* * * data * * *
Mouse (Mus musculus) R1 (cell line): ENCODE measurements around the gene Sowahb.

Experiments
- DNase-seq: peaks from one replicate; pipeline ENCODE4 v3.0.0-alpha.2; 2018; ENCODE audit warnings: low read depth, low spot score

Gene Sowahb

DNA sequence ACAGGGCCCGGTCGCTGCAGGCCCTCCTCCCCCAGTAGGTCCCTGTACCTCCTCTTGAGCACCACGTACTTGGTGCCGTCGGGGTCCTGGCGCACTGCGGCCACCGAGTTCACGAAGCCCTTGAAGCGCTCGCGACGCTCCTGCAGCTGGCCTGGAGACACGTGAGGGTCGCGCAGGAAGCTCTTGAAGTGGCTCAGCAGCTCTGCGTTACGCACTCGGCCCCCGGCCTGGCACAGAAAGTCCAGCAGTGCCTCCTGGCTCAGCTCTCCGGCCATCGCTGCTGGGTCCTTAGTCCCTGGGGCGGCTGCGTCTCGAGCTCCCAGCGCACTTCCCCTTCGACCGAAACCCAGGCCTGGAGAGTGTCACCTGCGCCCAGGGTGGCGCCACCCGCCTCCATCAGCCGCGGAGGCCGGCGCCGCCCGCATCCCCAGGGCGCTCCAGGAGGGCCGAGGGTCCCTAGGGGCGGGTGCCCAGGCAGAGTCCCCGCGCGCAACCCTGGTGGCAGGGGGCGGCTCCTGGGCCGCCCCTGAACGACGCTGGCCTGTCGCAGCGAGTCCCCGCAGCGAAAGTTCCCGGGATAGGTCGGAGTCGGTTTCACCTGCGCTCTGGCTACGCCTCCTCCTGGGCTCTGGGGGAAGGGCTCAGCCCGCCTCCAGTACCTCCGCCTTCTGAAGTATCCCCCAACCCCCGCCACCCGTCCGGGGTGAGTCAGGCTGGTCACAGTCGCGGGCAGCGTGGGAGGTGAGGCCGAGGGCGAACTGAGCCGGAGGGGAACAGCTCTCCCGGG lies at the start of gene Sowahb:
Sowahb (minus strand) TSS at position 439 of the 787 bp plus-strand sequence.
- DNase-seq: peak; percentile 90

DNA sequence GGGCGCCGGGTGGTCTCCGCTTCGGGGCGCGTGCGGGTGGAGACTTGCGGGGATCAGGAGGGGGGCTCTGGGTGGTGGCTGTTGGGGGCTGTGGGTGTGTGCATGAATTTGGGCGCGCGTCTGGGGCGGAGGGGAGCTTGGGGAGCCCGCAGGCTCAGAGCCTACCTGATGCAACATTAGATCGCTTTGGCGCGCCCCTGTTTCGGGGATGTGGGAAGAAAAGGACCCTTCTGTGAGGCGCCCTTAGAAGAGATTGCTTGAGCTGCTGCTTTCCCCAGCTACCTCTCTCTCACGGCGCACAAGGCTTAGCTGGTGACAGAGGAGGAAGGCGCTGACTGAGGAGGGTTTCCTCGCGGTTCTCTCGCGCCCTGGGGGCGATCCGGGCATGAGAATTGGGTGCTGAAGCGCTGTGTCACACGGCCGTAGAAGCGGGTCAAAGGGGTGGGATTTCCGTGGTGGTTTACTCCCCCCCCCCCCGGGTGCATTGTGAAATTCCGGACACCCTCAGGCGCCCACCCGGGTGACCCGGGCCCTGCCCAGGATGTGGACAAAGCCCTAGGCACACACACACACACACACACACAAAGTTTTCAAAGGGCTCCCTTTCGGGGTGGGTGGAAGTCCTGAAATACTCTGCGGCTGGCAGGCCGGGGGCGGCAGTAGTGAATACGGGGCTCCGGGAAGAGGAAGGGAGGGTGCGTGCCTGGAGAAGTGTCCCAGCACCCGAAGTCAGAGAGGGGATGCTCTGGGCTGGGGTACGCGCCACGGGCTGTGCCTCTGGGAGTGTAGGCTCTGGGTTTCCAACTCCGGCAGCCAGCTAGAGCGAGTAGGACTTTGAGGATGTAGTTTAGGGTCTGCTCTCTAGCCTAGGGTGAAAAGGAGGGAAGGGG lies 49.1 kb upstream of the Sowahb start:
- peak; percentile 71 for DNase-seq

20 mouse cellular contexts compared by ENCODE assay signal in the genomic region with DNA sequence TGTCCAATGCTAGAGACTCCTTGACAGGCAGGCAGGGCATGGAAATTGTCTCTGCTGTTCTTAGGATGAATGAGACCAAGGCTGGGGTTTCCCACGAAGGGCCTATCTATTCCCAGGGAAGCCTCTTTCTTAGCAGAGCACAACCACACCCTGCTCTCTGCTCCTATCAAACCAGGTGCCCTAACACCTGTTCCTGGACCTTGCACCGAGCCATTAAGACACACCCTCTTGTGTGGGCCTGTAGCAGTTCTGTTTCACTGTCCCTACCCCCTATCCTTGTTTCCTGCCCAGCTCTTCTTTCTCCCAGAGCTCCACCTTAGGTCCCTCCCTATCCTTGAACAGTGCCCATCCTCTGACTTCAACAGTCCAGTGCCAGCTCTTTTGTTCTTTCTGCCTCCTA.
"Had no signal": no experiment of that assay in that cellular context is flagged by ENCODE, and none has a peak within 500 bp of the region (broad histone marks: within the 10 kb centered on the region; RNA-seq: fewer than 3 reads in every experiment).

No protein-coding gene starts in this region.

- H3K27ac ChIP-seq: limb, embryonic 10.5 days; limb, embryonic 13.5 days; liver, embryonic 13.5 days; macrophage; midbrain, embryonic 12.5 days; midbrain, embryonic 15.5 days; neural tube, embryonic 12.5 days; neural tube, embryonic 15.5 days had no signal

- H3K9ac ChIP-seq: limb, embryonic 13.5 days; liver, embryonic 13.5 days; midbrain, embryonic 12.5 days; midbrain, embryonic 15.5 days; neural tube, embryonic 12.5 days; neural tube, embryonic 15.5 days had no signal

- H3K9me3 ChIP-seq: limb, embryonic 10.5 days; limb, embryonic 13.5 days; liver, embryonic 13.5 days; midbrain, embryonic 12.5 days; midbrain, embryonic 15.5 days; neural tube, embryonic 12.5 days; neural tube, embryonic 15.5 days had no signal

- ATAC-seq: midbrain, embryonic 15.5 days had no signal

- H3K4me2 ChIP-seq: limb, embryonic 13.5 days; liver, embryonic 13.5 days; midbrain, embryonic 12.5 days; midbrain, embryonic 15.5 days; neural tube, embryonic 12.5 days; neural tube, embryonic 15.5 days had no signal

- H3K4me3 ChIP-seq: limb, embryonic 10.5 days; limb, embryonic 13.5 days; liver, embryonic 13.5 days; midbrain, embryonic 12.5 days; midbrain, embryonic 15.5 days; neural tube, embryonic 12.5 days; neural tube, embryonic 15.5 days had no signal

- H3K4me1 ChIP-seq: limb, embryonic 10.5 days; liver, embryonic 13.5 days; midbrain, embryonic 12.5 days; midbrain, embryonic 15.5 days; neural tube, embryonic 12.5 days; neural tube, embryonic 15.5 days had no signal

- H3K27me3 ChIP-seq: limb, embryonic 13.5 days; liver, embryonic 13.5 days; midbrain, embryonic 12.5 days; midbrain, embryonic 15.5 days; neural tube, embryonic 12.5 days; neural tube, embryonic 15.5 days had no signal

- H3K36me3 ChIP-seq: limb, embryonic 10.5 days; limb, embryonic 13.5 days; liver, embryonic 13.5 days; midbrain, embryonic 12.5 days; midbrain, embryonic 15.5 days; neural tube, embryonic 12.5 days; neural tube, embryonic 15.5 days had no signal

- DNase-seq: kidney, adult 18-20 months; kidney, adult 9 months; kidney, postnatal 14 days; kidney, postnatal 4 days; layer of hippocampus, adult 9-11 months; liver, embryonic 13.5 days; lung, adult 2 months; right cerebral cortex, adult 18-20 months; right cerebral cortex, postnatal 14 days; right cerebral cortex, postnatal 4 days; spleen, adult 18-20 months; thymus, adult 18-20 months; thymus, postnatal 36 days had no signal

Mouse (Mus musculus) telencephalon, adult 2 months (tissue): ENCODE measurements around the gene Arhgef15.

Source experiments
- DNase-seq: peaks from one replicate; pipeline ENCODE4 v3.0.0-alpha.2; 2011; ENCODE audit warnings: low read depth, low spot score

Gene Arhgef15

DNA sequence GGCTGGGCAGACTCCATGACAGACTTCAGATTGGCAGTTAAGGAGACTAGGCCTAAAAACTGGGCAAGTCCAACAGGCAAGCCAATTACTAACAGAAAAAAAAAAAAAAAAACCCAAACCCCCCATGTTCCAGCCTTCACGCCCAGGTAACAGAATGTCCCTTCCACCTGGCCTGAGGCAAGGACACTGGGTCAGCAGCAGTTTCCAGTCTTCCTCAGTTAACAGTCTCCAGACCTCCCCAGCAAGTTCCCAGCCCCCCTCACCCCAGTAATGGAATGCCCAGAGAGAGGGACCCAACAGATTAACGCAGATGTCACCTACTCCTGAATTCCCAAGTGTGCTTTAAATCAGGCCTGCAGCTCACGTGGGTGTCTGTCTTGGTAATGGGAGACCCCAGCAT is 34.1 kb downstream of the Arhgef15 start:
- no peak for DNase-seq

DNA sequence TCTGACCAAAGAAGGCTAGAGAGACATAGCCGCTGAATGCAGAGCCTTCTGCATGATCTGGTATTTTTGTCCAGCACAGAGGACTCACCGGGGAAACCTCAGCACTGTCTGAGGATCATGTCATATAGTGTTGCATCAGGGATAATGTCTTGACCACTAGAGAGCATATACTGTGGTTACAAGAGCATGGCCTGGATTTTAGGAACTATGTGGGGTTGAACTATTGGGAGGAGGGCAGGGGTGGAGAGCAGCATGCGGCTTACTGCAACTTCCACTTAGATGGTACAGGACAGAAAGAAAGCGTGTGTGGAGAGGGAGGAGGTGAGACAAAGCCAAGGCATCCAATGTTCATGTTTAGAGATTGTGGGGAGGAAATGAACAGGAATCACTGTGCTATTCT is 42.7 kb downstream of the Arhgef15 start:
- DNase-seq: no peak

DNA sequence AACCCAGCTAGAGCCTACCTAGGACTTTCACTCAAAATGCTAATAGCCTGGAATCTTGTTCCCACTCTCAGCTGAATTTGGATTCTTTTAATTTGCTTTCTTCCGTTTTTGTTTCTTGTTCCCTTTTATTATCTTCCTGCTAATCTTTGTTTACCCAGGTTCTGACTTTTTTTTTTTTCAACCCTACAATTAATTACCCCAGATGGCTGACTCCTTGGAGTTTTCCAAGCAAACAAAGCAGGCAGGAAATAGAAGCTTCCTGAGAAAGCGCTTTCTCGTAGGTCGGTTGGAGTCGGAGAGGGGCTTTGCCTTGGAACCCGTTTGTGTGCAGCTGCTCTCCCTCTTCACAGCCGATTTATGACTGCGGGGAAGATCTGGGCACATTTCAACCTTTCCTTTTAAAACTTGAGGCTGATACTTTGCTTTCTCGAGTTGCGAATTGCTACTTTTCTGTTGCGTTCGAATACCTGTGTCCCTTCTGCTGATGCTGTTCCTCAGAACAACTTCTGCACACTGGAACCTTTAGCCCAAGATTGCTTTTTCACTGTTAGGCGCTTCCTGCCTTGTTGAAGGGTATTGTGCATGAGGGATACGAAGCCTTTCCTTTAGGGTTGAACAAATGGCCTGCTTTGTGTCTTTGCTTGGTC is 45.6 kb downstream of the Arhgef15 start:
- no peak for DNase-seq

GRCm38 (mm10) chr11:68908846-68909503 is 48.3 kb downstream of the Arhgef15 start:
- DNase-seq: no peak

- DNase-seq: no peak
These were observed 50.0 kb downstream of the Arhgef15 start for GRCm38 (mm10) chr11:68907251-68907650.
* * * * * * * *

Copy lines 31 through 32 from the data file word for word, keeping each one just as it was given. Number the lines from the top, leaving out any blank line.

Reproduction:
DNA sequence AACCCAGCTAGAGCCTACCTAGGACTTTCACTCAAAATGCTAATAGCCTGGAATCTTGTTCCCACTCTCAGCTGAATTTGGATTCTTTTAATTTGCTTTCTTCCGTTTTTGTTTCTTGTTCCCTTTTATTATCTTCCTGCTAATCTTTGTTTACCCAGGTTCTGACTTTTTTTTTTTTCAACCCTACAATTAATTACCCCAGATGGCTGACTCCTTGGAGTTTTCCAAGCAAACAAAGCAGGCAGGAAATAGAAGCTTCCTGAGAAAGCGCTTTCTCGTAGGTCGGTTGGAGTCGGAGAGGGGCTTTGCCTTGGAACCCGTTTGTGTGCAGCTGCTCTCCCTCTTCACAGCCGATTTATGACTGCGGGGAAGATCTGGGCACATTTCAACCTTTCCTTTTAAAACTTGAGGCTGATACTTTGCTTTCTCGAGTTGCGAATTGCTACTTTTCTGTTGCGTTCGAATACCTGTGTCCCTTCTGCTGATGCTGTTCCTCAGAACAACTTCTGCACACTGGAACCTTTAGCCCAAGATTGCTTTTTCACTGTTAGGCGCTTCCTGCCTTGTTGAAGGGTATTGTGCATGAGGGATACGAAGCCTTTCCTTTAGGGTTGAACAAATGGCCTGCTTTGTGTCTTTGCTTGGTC is 45.6 kb downstream of the Arhgef15 start:
- no peak for DNase-seq